Has to be There
I find it really interesting that whenever there is a discussion of measuring the value of social media, there’s such a bias towards believing there is value in social beyond what can be properly measured. See the comments following this post by Avinash for a good example. Speculation is fine, but the confidence being expressed that a new tool or method will uncover a treasure trove of social media value seems un-scientific (as in scientific method) at best.
I don’t doubt there is some value in social media beyond what can be measured, as this has been the case for all marketing since marketing measurement began. These measurement problems are not new to social either: Marketing value created is often situational, it depends on the business model and environment. What works in one situation may not work in another.
To small local businesses who do no other form of advertising, there is a huge amount of relative value to using social media versus no advertising at all. Social advertising is much better than none, and since it’s free, the incremental value created by (properly) using social is huge. It’s also really easy to measure the impact and true value, since the baseline control is “no advertising”. Lift, or actual net marketing performance, can be pretty obvious in his case.
On the other hand, many companies are running lots of advertising designed to create awareness, and the incremental value of social as a “media” may be close to zero for these companies, or at least less than the cost to analyze the true value of it. Possible explanation: Social events such as “Likes” or comments are simply representations or affirmations of awareness already created by other media, so by themselves, create little value. In other words, events such as Likes might track the value of other media spending, but may not create much additional marketing value.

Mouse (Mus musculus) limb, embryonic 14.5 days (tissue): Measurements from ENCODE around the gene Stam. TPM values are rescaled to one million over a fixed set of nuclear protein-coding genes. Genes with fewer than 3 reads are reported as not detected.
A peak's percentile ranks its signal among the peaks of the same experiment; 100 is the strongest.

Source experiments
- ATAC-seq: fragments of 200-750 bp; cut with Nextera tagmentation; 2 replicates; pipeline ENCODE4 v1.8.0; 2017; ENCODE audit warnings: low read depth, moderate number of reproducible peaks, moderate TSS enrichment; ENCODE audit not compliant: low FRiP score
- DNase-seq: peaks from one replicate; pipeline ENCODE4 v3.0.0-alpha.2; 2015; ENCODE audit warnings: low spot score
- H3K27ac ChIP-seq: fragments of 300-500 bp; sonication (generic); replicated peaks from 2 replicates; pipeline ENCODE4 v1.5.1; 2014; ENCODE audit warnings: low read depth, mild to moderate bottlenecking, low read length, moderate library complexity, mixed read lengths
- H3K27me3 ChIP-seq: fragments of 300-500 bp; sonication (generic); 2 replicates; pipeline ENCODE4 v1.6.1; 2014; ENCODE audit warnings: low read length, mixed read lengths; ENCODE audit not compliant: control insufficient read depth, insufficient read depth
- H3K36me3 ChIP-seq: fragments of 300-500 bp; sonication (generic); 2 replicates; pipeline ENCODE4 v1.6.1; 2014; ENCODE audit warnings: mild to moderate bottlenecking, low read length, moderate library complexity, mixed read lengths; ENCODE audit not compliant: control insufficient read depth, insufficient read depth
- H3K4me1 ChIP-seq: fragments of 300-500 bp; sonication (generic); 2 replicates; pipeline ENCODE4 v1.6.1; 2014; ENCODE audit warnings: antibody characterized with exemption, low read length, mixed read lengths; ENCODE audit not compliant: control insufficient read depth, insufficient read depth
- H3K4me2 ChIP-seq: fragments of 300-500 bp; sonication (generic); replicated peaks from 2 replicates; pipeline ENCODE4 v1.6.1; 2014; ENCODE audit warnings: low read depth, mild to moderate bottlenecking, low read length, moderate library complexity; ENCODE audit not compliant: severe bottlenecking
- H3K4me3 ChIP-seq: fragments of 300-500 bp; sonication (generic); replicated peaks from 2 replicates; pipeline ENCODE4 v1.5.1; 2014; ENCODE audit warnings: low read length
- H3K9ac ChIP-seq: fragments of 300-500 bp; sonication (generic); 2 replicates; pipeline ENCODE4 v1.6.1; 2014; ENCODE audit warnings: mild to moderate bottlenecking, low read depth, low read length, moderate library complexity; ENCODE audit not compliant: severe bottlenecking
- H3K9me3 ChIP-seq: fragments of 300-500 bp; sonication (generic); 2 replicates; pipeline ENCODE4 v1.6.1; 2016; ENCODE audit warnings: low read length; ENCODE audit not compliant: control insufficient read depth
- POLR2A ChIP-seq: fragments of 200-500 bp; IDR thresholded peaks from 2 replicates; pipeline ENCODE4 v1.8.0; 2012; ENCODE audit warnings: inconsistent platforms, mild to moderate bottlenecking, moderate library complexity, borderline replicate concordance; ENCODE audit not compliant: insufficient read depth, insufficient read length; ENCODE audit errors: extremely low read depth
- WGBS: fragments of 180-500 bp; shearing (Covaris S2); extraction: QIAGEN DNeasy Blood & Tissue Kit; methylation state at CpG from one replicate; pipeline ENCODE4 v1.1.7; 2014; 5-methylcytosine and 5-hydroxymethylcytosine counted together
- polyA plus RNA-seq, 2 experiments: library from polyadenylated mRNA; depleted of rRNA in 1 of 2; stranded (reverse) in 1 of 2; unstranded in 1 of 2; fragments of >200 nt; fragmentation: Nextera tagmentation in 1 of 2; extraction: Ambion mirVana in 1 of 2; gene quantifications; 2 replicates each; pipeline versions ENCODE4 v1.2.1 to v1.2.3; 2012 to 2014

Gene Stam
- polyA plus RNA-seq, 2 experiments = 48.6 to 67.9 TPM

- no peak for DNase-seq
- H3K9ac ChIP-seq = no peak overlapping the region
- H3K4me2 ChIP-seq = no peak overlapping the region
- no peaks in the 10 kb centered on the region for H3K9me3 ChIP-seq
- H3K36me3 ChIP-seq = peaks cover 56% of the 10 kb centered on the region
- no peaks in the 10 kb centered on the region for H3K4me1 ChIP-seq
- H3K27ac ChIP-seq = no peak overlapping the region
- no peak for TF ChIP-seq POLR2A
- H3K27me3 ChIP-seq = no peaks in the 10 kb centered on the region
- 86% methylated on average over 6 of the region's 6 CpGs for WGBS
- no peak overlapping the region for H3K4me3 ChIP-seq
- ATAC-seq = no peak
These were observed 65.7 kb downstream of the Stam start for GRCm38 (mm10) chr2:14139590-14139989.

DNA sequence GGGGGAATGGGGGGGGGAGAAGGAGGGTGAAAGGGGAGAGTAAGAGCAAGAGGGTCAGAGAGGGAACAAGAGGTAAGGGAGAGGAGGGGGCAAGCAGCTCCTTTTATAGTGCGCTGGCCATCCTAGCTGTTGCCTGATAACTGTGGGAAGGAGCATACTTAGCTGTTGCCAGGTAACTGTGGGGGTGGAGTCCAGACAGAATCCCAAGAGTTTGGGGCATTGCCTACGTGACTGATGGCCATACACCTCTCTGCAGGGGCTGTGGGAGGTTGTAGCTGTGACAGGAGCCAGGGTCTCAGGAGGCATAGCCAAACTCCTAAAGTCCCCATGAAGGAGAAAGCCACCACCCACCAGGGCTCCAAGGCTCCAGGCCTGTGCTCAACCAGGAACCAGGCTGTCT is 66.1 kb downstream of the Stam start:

Why is this plausible? It seems unlikely a person would “Like” a brand or product if they have not already experienced it, and are already a fan. This means in the vast majority of cases, little incremental awareness / acquisition is created. If this case is not true, if people “Like” a company even though they have no reason to (paid to Like?), then the problems with social marketing analysis go way beyond tools – the concept and data driving the analysis itself is flawed.
But if Like really means Like, the number of Likes or any other similar social events do not have as much to do with awareness as they do with the size of a loyal customer base, and are much more aligned with tracking the success of other awareness / acquisition campaigns.
Looking for Love in All the Wrong Places?
That all said, I believe there is some value being created in the acquisition / awareness area from social. The problem seems to be this value, when measured, is quite a bit less than everyone expects. So “the hunt for social value” seems never ending, with speculation and measurements contrived from thin air immensely popular. This missing value just has to be there, right?
The core problem is an old one: online value measurement definitions are all over the map, so it’s easy to claim value was created by simply inventing a new way to measure success. I can’t wait for the day when established test and measurement standards (like using control groups) are adopted in the online space.
If you’re unfamiliar with using control groups, the simple explanation is this: just because someone was exposed to a message does not mean it changed their intended behavior, as in visiting your site. If you want to measure cause and not just correlation, finding the lift or incremental value created by exposure, use control groups – just like in drug testing. (11/2014: Google just published a Think piece on this, see #4 in download here).
Meanwhile, I think it’s quite possible if people keep looking in the awareness / acquisition area, the value of social “beyond what can now be measured”, in many cases, is probably less than the cost of actually measuring it.
Why this approach? Based on my experience, People are Social, Media are not. So if you want to derive social value, you use people metrics, not media metrics.
Using this approach, I have unbridled optimism for the value of social.
But I won’t go as far as insisting value is there without measuring it properly first. Because that’s not how science works.
See ya at eMetrics NYC!
P.S. There’s lots of real experimental science out there on the effects of social media in the marketing space, have you reviewed it?
You will find this material to be a treasure trove of new ideas and proper methods worth pursuing in the social measurement space, example here on measuring “influence”. Get yourself a subscription to the journal Marketing Science or similar. If you are a DAA member, you can request a copy of this fully documented, peer-reviewed scientific experiment on measuring influence at bottom of page.